The semi-foreign mom, who hears my child speak English and ask to play with her kid’s bulldozer, pretends she doesn’t speak English so she doesn’t get edged out by the rest who stare at me as if they’ve never seen a foreigner before. He even says “please,” but nothing. I tell him that it’s ok, we have a bulldozer in the trunk of the car, in Greek, but nothing.

The grandma who is way too old and tired to be tending to two kids, doing it for the unconditional love for her son or daughter, given little choice by the conditions of the country we live in, asking me which building we live in, on which floor, what school my son goes to and speaks the “xena” (foreign).

All of you, I’m just as freaked out as the rest of you, none of us knew what we were signing up for. I could mom-shame you as you do me, I see you stare at me in disdain as I open my phone and play a round of Candy Crush, as I take my son by the hand and take him home for bath and bed hours before any of you do. And I let you be, because I know you do it because you see parts of yourself in me, parts you wish you could be, as I do in you.

It’s ok, I understand, as I’m sure somewhere deep down inside, you do too. Mom-shaming is just self-shaming.
You haven’t seen us in a while, and you probably never will, for I no longer take my kid to your playground, there’s no room for us. I take him somewhere we can breathe, unashamed.

On Freedom Night

July 17th, 2017 Posted by Tabula Rasa No Comment yet

A girl’s night out can be a tricky thing. In our 20s it usually resulted in drunken stupor followed by black outs and hangovers. In our 30s, they become rare, as everyone slowly found their elusive other half and spent nights cuddled up on couches, gaining weight by the kilo per Saturday.

Then came the babies.

For the first few years, nights out are events that we planned months in advance, trying to work around toddlers’ schedules. When and if we succeeded to meet up, the result was pretty close to the nights of our 20s, minus the fun and the all-nighters. The drunker we got (end of drink one), the more we complained about diapers, walking, crawling, puke, poop, lack of sleep, and by the end of the night (end of drink two), the conversation had shifted to how beautiful all our children are and how lucky we are to have them even though we get no sleep and no alone time. The friends without kids that originally joined us, slowly chose to not attend. And us, well, we opted to avoid these nights, dreading the sleepless night, followed by a gallon of water per each drink consumed at 6 a.m. the next morning, accompanied by the angelic screams of our kids.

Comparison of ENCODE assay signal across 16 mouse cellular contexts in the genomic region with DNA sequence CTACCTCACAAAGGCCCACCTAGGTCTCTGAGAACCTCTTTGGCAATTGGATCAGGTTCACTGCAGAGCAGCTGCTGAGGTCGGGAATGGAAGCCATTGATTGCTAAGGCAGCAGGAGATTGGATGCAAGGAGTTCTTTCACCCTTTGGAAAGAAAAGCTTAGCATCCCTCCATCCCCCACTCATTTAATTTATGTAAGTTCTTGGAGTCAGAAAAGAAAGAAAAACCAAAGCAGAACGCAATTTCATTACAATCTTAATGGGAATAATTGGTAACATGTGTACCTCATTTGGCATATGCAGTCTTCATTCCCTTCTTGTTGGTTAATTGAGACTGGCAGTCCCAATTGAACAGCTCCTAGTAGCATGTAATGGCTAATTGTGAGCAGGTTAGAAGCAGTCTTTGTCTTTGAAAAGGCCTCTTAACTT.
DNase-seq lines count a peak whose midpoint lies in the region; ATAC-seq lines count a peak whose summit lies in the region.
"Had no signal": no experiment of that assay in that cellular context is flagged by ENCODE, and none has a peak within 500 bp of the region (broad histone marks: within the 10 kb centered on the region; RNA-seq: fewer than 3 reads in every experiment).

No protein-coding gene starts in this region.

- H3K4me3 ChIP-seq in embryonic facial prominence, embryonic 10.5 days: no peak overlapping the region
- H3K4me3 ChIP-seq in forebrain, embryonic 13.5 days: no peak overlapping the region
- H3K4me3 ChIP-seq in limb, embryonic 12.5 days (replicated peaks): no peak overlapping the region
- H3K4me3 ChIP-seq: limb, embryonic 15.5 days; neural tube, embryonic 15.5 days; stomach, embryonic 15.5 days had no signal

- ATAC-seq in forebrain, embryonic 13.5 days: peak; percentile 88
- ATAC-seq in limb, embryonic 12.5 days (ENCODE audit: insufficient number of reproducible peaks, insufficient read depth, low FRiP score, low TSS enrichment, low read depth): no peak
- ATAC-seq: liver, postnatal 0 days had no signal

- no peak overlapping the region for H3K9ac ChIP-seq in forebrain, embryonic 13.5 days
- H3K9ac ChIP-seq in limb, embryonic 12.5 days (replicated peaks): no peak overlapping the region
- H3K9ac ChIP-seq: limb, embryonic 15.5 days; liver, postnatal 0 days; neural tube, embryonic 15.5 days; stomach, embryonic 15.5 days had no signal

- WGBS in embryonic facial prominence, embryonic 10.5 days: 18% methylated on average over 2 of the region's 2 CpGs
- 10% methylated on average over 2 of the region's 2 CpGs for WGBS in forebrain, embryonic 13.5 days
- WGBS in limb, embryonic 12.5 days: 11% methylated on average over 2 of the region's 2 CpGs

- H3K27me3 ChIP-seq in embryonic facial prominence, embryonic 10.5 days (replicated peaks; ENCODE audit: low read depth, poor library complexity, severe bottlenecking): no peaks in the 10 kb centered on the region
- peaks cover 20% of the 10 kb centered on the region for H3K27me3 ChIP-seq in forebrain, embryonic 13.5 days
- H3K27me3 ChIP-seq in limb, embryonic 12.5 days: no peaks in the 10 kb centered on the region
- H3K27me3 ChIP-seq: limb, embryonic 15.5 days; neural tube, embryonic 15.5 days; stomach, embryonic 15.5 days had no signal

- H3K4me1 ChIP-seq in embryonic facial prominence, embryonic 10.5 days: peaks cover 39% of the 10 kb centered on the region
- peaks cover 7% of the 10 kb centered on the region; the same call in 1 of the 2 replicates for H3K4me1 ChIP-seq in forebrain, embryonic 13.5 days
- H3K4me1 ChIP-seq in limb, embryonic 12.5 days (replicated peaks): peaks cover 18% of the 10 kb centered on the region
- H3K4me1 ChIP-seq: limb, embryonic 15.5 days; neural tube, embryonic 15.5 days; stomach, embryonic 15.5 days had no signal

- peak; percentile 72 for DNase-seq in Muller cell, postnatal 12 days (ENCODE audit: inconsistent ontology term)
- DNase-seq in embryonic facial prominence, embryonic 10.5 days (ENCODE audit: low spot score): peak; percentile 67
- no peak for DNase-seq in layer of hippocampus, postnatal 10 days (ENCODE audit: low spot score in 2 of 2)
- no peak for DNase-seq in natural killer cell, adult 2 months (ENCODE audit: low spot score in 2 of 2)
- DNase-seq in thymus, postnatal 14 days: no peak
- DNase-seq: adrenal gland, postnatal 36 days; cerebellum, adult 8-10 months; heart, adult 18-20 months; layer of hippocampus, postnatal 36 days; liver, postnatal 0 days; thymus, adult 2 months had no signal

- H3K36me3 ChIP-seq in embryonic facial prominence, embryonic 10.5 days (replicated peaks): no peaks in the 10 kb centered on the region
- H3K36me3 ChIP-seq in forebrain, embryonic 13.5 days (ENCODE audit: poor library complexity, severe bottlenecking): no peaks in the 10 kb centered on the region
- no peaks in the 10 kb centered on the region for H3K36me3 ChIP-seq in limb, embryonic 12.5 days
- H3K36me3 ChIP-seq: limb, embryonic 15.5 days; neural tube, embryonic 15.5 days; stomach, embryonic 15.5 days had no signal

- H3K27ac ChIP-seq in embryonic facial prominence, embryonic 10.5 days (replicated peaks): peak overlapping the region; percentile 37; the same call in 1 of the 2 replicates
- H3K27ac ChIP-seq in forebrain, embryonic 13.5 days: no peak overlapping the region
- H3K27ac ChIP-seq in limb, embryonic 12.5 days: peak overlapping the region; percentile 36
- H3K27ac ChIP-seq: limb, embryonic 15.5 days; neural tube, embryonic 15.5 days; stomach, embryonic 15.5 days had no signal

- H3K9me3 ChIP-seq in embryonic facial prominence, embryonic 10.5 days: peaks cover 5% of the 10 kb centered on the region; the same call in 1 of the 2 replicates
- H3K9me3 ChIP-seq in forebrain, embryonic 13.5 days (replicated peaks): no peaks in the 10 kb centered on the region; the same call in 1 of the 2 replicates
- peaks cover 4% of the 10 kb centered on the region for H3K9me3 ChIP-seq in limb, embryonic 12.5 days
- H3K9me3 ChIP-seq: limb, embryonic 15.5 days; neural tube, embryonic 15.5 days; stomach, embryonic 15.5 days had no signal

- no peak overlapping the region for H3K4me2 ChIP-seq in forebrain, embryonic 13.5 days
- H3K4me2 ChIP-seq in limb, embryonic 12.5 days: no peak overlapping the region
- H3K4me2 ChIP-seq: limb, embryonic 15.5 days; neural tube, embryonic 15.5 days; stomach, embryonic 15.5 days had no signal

And then we got used to all that. And suddenly, the babies and toddlers became kids that can turn on the TV without our presence before sunrise. And even more suddenly, so much so that it caught us off-guard, we got to have a real girl’s night.

It was a Saturday, at the house of two moms, whose kids got dressed up to greet the guests, and eventually, relatively painlessly went to bed.  I was so stressed about the possibility of a “pass out” occurring before 11pm, that I actually took the second nap of my lifetime that day. And everyone showed up, and stayed up. Friends I hadn’t seen without kids hanging off their sleeves in over five years, friends who had never left their children with a babysitter before, friends without kids who decided to give us another chance, friends who I see every week but suffer from not exchanging an adult conversation with, ever. We sat around a table, by a softly lit pool and talked. Listened to old music. The one that has words that make sense to accompany the tune. Moved chairs to be close to someone else, and talked some more. Some of us had dressed up, because we could, some dressed down because they could. Nobody cared, nobody got wasted, nobody fell asleep, nobody took their clothes off to jump in the pool, (though I must confess, I’d hidden a bikini in my bag), and children talk was limited to a five minute burst that faded as quickly as it had blown up.

We were us. But a different kind of us. An us that is not afraid to cry, to laugh, to scream, to be real, an us that is aware, accepting, embracing. An us that has spent our 20s and 30s together, and us that now has nothing to hide, an us, whether with four kids, two boyfriends, divorced or alone, sees things clearly.  An us that is free.